Teacher2Teacher |
Q&A #16511 |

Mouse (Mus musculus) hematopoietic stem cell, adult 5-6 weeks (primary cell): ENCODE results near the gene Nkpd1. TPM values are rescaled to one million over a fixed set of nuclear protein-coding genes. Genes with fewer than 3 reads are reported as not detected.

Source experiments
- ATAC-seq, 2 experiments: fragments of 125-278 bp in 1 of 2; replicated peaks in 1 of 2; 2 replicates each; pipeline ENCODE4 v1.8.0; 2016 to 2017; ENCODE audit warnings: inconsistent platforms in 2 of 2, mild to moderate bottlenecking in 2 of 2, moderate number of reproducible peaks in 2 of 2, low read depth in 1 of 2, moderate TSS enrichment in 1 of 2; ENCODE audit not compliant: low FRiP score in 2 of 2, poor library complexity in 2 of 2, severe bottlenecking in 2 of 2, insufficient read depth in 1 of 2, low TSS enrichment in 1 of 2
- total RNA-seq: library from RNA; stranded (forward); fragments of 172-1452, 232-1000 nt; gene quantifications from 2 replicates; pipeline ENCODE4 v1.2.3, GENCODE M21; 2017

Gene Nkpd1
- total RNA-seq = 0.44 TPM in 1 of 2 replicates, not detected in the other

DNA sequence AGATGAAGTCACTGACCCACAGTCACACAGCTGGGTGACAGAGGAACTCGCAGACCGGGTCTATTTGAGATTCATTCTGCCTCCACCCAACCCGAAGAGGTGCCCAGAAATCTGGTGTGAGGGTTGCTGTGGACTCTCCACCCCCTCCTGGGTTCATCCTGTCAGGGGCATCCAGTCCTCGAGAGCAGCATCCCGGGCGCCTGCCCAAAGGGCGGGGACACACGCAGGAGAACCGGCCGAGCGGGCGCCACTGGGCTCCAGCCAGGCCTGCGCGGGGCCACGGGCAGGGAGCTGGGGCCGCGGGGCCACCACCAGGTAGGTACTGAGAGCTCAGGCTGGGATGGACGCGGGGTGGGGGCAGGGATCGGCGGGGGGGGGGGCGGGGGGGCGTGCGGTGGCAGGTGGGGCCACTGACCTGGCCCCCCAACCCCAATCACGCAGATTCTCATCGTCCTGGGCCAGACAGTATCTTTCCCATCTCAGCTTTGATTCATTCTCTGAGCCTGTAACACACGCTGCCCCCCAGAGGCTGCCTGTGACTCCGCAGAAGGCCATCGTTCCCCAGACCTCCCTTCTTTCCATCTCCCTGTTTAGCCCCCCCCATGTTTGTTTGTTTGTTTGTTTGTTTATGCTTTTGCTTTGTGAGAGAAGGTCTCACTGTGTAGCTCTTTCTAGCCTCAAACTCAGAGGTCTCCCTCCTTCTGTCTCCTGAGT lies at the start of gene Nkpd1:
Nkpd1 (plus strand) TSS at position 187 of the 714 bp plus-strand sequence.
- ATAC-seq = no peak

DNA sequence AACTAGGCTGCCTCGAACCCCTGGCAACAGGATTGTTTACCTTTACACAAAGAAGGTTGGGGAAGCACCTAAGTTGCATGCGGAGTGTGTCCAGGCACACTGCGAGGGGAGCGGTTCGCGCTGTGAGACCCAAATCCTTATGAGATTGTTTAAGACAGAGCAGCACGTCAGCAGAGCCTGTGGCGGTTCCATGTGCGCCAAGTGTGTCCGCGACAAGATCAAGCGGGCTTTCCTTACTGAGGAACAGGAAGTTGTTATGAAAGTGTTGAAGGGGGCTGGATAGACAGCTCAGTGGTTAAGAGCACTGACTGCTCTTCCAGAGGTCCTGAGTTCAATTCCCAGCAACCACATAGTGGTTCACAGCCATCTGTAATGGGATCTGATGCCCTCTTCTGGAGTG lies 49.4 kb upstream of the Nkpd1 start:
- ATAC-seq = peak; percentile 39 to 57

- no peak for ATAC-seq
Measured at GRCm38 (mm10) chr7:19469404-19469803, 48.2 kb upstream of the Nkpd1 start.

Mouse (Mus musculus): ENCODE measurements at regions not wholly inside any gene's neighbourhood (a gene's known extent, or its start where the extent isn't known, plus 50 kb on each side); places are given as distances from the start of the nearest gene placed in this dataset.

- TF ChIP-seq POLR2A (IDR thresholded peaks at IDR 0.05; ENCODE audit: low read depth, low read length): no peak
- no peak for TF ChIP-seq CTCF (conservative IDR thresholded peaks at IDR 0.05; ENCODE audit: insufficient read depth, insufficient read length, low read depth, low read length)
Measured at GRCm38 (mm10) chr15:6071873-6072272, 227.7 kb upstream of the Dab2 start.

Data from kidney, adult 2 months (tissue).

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Hi Mimi, I agree with Jeanne that the best way to do this is to begin by having your students learn about "zero pairs". I use tile spacers, too. I also use two color counters, and number lines. with the two color counters you can show zero pairs by having the same number of red and yellow counters. They can be paired up, and each set of two makes a "zero pair". On a number line, use arrows to show the distance and direction traveled. A zero pair on a number line is made when the two arrows are the same length, but go in opposite directions. For example, one arrow starts at 10 and goes to 3, another arrow starts at 3 and goes to 10. Or, one arrow starts at -2 and ends at 4. Another arrow starts at 4 and ends at -2. These are zero pairs because where you started is where you end up. It is like you didn't go anywhere. It is really important that you use more than one model when working with integers. Your students will be more likely to make strong generalizations about the rules for working with integers if they have a variety of methods to think about. Also, some students will be more comfortable with one model than another, so showing a variety will give everyone a chance to understand. I hope this is helpful to you, -Gail, for the T2T service
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